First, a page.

Also forgiveness is arguably not a Christian thing in any way. Forgiveness coupled with proportional response is the cornerstone of a range of strategies in the Iterated Prisoner’s Dilemma which are known to be successful in a wide variety of environments. It is plausible that forgiveness (with reasonable self-defense) may be a rational response in many real-life situations that are in some broad sense analogous to the IPD.

    Finally, I do not agree with the notion raised in the article that the media response cited does anything to show that American culture would expect of the killed man’s wife to forgive the policeman. Lashing out at such a request might be viewed as entirely reasonable, even in cases where no criminal charges can be possibly applied (such as after losing a loved one to a car-against-pedestrian accident). In a case like this, it might be a perfectly objective description of an entirely reasonable reaction.

    1. 7.1

      We’re obsessed with forgiveness for awful people who do awful things, but not mercy for the most oppressed by society. The evidence is in this very case: the “justice” system thinks that it was okay that Garner died because he was suspected of a crime and also that it was okay for the cop to kill him over that. As for forgiveness and Christianity, the link is very obvious to me as a never-Christian; non-Christians aren’t as fixated on it. Oh, and yes, people expected her to accept his condolences. Scroll down to the comments section of any of the articles to see for yourself.

  7. 8

    “We’re obsessed with forgiveness for awful people who do awful things”

    Are we, as a society? I think at a minimum this would depend on the type of crime someone committs or is accused of. For some crimes, the emotional reaction of a lot of people in western societies (as well as pretty much everywhere else, of course) is such that I think given a vote many would vote that the perpetrator be locked up for life without ever a possibility of parole, or worse.

    “the “justice” system thinks that it was okay that Garner died because he was suspected of a crime and also that it was okay for the cop to kill him over that.”

    I do not know why the New York grand jury decided not to bring charges against the policeman primarily responsible for the death of Garner. But I do not think it is likely a fair description of their thought processes to say that they thought it was okay for the cop to kill him. It seems more likely to me that they thought that trying to arrest Garner was still possibly reasonable and that they felt that some use of force was also reasonable in the context of executing an arrest against a non-cooperating subject and that the officer could not have foreseen that his actions would cause the victim to die. Why they did not find probable cause to bring charges for excessive use of force, I do not know given the small bits of the relevant video footage that I have seen.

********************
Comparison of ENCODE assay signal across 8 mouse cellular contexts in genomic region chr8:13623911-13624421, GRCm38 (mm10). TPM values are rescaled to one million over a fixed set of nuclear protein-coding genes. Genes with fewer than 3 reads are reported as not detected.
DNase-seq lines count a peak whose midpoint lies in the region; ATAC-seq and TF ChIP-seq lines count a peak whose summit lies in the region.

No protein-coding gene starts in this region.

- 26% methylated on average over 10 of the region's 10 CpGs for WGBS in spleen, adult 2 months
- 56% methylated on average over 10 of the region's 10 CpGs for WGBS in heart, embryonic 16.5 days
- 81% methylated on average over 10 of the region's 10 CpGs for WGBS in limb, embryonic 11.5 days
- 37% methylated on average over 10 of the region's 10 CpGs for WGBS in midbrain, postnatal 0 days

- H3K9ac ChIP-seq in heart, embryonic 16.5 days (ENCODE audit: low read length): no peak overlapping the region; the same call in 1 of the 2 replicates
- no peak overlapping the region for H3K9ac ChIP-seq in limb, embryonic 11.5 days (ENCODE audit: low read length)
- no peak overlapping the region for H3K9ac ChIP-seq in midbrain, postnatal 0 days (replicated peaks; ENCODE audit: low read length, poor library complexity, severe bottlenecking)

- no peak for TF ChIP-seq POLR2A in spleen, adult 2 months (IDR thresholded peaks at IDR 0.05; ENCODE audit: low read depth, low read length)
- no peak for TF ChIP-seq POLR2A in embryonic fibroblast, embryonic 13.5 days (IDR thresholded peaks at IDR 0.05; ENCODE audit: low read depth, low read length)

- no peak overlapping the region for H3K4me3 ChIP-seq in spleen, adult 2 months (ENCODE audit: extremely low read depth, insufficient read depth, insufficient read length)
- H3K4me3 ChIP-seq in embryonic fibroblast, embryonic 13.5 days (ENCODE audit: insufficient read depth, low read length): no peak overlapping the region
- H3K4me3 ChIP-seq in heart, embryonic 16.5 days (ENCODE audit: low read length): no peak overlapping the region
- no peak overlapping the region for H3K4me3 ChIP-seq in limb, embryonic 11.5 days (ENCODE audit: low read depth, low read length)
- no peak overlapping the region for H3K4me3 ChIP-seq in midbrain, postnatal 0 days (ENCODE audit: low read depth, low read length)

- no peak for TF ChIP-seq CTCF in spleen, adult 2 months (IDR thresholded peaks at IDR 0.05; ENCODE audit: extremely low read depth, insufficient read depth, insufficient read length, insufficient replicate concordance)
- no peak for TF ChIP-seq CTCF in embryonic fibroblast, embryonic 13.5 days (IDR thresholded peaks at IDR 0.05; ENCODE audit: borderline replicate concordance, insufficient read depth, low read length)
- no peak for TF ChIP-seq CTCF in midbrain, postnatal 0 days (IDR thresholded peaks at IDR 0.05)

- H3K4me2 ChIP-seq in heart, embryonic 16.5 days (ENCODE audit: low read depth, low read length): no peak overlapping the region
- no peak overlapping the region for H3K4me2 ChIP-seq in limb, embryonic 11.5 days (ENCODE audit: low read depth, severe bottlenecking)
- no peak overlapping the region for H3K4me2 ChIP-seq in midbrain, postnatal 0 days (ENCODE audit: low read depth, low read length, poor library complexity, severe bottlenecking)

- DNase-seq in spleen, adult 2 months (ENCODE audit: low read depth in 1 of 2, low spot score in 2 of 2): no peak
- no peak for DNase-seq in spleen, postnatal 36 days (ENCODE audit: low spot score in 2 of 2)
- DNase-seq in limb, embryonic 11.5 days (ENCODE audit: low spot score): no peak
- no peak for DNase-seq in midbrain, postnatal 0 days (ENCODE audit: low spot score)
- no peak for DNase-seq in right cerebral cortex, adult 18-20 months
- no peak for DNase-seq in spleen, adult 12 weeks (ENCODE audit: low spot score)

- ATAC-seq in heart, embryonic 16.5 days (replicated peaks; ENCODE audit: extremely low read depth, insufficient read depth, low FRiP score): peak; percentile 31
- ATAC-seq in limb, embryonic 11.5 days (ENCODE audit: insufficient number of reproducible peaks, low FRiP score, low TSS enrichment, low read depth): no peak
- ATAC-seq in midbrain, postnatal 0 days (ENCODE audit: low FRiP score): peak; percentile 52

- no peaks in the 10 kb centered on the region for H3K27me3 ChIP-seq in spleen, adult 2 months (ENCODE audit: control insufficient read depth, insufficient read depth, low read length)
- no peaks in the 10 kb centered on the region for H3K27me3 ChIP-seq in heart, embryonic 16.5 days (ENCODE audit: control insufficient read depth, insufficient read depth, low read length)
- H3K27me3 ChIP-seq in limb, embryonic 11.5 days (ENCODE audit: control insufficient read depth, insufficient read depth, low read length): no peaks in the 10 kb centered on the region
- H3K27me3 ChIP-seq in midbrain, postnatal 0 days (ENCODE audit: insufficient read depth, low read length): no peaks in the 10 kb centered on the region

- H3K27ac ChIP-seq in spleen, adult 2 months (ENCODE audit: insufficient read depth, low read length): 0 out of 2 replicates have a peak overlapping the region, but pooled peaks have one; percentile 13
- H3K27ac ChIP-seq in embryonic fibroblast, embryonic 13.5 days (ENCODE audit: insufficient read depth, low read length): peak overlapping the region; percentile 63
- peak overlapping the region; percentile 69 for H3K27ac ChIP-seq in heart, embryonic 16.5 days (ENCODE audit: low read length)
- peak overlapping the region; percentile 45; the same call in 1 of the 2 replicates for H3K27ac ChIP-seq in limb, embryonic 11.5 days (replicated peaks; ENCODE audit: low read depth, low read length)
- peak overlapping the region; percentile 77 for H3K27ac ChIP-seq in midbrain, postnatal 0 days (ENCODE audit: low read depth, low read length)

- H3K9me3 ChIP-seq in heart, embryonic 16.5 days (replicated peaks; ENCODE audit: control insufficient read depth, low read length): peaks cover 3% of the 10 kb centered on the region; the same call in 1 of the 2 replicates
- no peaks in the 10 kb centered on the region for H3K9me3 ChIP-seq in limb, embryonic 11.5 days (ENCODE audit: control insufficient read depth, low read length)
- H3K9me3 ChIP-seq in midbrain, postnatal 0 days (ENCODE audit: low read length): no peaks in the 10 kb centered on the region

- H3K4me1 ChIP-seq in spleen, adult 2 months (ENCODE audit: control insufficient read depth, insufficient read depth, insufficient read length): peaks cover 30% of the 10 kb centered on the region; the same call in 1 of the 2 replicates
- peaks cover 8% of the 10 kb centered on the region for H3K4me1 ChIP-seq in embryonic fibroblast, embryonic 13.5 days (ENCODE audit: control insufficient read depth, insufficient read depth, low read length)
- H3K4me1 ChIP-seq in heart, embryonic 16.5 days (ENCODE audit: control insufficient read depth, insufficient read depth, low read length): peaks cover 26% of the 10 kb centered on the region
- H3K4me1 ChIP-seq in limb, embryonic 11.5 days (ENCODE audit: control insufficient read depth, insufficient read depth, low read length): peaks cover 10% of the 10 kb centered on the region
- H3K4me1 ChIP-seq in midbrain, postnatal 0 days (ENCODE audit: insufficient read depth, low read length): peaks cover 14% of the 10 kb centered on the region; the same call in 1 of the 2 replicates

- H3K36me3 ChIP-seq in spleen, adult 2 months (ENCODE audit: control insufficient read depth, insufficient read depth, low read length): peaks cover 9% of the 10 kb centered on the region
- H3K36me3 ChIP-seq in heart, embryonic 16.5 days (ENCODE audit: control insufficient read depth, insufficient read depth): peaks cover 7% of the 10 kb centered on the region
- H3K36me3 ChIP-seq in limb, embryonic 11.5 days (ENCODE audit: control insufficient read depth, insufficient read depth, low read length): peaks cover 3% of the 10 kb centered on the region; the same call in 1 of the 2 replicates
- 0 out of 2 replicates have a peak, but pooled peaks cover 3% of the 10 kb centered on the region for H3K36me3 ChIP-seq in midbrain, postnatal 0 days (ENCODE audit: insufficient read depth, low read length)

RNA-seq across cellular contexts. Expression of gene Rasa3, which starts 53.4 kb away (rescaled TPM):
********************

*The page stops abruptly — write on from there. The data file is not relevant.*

For wider context, I would also guess that he probably used similar methods in previous arrests hundreds of times before without fatalities. He may therefore have wrongly assumed – not unlike a habitual drunk driver, maybe, who has not yet run over a man – that the risk of causing permanent injury or death to a prisoner when using his methods of making an arrest was essentially nil, when in fact it may have been in the single percent range, for all we know.

    And that, of course, is a much wider problem. It seems questionable to me that a reasonable person would even have arrested Garner for the petty crimes he was accused of instead of just taking evidence and personal information and trying to prosecute him with that. And it seems highly likely that the same kind of excessive use of force has played out hundreds of times before for every case that rises to public attention because someone dies. In terms of consequences, it should be obvious to anyone that the state, given the virtual monopoly it enjoys on the use of force in any civilised society, must be strictly prohibited from using force excessively. In addition and somewhat independently of that issue, everyone must be able to have confidence in being treated equally before the law. Both goals are admittedly hard to fully achieve, but a goal being hard should not stop us from making the best effort possible to achieve it.

    Hence, less than a Cult of Forgiveness the problem that is highlighted by the death of Eric Garner is quite possibly the lacking of a Culture of Proportional Response in place of a Practice of Using Maximum Force.

    “Scroll down to the comments section of any of the articles to see for yourself.”

    I looked at a sample of comments in a sample of articles and I didn’t see many who appeared to be of such inclination.

  8. 9

    The whole forgiveness thing is a scam: it’s social control designed to protect the elites being abusive by convincing the peasants that if they are forgiving in this life they’ll get cookies, milk, and a lexus in the next life. Meanwhile, the elites go to the bank.

  9. 11

    Many Internet Trolls here like Oudeis and Trav Mamone who have totally poo-pooed everything the Author had to say and her point of view, in order to viciously reinforce their own Agenda. It makes one really question your intentions. “Nothing wrong with forgiveness itself”. Everything is wrong with it. Malicious creatures like you just prove it. There is a nefarious agenda sweeping the western world, that involves forcing people to accept utter horse-shit as philosophy. That’s what this article is talking about.

Leave a Reply

Your email address will not be published. Required fields are marked *